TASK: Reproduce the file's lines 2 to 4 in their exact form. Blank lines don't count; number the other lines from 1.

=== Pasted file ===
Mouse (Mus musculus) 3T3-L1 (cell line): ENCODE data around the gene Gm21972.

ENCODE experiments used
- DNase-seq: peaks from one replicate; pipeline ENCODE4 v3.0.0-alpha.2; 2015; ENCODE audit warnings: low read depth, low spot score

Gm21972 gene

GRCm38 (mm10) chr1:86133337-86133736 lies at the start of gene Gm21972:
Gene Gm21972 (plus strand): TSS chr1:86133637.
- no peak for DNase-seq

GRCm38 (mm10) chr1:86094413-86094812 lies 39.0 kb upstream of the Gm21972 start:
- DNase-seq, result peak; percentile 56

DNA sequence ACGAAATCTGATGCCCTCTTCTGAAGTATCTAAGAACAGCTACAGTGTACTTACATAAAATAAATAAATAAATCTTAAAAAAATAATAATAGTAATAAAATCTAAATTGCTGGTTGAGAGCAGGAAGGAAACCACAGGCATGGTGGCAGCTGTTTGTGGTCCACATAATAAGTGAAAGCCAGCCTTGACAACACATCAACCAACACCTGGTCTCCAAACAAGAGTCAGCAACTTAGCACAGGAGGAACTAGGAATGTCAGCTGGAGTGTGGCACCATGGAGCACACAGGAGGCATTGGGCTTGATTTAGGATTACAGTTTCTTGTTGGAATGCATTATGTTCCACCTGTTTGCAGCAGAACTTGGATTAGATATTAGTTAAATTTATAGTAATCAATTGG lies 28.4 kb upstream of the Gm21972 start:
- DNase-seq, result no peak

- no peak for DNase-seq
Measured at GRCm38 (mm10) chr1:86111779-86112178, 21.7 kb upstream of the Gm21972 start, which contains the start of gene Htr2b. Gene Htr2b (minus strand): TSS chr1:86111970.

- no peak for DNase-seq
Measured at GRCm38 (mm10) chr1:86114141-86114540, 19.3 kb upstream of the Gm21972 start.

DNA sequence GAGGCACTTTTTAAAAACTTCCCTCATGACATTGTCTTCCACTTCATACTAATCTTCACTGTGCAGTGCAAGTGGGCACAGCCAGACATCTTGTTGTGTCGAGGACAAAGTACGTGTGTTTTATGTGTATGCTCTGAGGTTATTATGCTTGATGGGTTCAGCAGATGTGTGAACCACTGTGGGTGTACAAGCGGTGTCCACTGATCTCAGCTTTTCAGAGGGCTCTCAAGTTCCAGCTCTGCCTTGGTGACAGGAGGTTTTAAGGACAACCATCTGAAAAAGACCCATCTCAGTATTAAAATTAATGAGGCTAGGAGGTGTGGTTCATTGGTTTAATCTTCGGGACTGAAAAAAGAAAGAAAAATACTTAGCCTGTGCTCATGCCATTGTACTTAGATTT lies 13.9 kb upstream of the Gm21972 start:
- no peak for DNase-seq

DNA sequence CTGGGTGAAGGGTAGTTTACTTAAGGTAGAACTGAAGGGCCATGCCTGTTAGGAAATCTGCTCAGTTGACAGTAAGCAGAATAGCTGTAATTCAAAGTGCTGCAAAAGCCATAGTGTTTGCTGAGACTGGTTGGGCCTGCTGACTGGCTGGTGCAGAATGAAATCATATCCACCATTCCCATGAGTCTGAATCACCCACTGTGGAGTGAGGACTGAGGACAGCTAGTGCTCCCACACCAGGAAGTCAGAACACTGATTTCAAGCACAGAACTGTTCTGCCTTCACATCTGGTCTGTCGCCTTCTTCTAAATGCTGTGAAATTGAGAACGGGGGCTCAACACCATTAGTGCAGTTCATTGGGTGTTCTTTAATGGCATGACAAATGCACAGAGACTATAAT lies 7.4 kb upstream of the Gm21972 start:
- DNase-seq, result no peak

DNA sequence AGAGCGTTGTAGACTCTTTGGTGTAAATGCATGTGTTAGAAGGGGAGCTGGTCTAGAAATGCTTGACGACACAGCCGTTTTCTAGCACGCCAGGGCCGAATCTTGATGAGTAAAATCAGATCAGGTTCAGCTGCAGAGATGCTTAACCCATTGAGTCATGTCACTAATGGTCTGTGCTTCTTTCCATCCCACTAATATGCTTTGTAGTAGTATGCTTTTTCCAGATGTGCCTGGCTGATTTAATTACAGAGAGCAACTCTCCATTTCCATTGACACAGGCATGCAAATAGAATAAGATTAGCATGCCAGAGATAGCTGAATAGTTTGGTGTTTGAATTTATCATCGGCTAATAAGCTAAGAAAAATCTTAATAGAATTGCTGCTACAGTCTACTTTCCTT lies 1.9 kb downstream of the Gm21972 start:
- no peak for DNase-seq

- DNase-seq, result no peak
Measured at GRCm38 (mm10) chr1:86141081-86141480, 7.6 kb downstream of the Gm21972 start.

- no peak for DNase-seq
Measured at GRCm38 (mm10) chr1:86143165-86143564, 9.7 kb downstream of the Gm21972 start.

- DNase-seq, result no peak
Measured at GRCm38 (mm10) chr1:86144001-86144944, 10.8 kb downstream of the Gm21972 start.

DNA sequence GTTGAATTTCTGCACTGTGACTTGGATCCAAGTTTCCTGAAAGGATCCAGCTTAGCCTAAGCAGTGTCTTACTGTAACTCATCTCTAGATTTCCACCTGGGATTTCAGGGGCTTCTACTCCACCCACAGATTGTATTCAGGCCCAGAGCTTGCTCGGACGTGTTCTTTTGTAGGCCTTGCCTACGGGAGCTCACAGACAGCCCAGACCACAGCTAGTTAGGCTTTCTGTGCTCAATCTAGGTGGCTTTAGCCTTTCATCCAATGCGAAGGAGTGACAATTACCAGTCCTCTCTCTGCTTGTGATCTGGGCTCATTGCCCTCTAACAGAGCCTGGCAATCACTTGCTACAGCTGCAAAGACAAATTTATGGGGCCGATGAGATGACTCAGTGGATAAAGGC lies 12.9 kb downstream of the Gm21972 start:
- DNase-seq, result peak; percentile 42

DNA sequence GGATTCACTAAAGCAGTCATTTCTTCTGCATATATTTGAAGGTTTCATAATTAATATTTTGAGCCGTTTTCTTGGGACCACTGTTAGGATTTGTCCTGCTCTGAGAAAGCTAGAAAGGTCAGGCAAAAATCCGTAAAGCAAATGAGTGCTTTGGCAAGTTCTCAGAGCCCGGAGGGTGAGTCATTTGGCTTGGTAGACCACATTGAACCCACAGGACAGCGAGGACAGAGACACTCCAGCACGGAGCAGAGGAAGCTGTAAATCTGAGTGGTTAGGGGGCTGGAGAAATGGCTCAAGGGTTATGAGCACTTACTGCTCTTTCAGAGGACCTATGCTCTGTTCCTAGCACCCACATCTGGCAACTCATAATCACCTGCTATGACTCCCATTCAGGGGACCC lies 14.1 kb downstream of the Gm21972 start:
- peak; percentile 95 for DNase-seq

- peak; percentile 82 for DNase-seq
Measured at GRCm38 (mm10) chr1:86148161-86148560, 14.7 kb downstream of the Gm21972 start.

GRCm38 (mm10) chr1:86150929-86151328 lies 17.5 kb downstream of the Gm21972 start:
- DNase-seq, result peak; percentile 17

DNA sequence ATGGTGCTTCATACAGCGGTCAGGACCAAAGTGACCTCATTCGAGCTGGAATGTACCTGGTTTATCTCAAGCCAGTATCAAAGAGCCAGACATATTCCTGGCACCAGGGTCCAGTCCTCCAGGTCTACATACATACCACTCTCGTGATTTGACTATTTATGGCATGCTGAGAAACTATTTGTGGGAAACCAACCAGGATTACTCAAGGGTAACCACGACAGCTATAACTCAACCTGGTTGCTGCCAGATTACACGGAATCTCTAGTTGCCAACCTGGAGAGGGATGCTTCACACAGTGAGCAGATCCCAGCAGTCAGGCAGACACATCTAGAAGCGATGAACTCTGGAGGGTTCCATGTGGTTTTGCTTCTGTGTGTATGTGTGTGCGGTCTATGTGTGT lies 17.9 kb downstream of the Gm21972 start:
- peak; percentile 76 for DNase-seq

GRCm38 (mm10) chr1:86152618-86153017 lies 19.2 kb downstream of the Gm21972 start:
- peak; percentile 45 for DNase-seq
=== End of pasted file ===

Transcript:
ENCODE experiments used
- DNase-seq: peaks from one replicate; pipeline ENCODE4 v3.0.0-alpha.2; 2015; ENCODE audit warnings: low read depth, low spot score

Gm21972 gene